Wednesday, 17 October 2012

Crime fighters must be seen in action

On Sunday, thieves broke into the office of Datuk Lee Chong Wei at Bandar Puteri Puchong and carted away several computers, including one which contained the pre-wedding pictures of Chong Wei and former national shuttler Wong Mew Choo.

Chong Wei is currently away in Odense for the Denmark Open and has promised not to let this incident affect his performance, nor his big day on Nov 10.

Because Chong Wei is a national icon and celebrity, this report will certainly generate more attention than other reports of break-ins and petty crimes.

Last week, three parang-wielding men attacked an 18-year-old teenager in front of his house and drove off with his Myvi. The incident was recorded by four CCTVs installed at the home in Subang Jaya.

In The Star itself, one senior editor was a recent victim of carjacking, losing his new car just a short distance from his house. Another senior manager was traumatised last week when four masked men robbed her at home just as she and her family were settling down to have dinner.

For the middle class in the major towns and suburbs, who are not able to afford high-level security protection for property and self, the issue of feeling safe, not just in the streets or in the shopping malls, but also in the homes, is a serious matter.

Based on anecdotal evidence, we are not wrong to suggest that we have reached a stage where everyone knows someone personally who has been a victim of such crimes.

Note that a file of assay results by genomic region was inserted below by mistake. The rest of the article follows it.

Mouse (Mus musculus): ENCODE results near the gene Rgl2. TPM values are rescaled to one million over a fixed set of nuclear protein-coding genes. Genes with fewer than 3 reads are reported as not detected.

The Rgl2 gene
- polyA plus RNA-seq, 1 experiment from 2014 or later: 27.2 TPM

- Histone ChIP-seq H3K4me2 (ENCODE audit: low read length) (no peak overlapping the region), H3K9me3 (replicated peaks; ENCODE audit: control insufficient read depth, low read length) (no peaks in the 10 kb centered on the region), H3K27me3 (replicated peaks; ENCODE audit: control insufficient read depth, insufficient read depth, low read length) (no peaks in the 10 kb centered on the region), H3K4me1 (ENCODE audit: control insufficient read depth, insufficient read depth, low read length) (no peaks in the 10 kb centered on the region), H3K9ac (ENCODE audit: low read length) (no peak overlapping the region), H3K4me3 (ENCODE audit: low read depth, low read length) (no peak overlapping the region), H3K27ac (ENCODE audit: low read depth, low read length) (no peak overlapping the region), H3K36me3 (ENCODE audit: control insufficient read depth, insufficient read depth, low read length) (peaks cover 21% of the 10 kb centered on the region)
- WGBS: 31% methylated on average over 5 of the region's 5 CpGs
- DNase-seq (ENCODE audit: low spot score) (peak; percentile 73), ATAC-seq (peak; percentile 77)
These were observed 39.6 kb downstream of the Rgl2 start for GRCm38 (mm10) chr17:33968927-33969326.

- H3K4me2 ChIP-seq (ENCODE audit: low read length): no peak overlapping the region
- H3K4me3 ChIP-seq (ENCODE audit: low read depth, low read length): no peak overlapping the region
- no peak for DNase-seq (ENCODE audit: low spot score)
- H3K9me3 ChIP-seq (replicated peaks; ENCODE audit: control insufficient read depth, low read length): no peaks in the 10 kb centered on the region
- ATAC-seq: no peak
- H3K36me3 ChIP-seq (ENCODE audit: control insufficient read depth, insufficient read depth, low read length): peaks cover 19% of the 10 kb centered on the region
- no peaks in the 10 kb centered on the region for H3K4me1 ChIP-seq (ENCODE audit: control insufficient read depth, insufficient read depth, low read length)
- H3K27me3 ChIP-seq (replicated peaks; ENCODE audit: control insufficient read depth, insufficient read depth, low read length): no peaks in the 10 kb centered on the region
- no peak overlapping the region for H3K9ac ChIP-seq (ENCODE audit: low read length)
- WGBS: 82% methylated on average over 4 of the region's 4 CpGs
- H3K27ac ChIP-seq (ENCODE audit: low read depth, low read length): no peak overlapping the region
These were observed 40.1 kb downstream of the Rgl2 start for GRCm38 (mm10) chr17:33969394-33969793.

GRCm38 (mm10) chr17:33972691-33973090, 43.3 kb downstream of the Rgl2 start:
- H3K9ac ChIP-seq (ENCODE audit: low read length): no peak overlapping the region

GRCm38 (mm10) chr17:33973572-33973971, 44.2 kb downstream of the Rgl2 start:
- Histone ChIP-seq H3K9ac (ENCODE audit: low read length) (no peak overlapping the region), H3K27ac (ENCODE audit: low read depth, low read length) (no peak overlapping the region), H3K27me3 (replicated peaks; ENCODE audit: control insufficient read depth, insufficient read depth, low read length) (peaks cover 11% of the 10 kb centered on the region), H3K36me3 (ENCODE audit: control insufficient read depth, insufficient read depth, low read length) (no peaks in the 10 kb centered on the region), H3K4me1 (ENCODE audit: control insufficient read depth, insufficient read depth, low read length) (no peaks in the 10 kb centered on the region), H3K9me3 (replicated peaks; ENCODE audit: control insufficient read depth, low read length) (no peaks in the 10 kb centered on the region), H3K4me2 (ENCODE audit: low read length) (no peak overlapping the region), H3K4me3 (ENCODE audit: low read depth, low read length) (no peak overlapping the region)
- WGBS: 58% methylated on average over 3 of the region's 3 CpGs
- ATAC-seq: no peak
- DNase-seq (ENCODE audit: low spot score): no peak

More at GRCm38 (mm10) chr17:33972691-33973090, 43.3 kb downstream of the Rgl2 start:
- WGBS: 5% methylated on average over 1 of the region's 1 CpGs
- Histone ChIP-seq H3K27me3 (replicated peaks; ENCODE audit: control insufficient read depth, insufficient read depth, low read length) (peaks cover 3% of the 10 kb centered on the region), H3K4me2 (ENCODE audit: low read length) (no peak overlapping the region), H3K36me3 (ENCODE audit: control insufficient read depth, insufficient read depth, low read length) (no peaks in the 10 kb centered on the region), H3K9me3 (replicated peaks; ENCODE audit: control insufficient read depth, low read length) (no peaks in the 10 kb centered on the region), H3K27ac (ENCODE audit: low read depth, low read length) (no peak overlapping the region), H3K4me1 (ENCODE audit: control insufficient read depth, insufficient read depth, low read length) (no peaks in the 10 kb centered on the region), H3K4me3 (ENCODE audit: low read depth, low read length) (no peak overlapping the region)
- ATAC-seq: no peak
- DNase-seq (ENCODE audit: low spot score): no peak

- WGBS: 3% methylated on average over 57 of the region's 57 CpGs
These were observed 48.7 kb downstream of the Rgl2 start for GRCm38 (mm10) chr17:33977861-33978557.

What is perhaps also disturbing is that in most of these instances, the victims have resigned themselves to the fact that these incidents are normal, and part of our everyday lives. And they are simply thankful that their lives are not endangered.

Every newspaper has a crime beat where the reporters try their best to report on such incidents. But in reality, it is not possible to record everything. This problem is further compounded by the fact that many victims do not report the incidents, so even information released at police press conferences may not fully reflect the actual situation.

That and public apathy has been the repeated explanation as to why the statistics do not match public perception of rising crime.

But for those who do report, they say the police are aware there is more crime; the frontliners taking down the reports are almost numb to the situation because they are dealing with so many cases.

With social media, such experiences spread fast and wild and with it, dissatisfaction and anger.

So, while we the people can indeed do more to be the eyes and ears for each other to try to foil criminal activity, the harsh reality is that the authorities must not only be doing their job, but must be seen to be doing their job. Fixing more security cameras in public places can only go so far; what is desperately needed is enhanced police presence and action.


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